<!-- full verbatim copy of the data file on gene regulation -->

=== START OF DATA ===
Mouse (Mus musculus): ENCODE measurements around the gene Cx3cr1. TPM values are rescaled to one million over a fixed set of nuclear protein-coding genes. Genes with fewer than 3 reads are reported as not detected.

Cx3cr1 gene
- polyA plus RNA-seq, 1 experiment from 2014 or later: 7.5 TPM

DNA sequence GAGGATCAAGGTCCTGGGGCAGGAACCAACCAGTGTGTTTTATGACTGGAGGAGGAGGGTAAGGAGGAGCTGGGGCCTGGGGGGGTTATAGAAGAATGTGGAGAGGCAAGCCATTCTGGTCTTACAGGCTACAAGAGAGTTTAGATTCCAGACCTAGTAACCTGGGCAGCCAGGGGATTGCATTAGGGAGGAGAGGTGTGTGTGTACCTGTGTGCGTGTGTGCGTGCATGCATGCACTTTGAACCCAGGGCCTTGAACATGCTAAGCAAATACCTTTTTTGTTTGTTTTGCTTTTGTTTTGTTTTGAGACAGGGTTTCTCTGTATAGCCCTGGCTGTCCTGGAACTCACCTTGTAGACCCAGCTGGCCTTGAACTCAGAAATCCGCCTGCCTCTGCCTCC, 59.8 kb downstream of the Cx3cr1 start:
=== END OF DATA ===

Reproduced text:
Mouse (Mus musculus): ENCODE measurements around the gene Cx3cr1. TPM values are rescaled to one million over a fixed set of nuclear protein-coding genes. Genes with fewer than 3 reads are reported as not detected.

Cx3cr1 gene
- polyA plus RNA-seq, 1 experiment from 2014 or later: 7.5 TPM

DNA sequence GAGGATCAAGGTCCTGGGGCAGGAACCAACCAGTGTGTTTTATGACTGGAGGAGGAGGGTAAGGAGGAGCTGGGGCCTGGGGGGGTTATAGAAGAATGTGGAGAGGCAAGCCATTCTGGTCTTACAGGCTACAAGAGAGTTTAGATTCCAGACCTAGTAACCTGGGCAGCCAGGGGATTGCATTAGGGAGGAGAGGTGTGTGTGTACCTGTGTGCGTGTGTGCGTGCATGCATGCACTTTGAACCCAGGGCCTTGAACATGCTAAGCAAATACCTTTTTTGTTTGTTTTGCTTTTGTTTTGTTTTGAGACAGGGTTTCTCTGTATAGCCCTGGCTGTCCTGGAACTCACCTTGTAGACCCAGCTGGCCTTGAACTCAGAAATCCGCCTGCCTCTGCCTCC, 59.8 kb downstream of the Cx3cr1 start: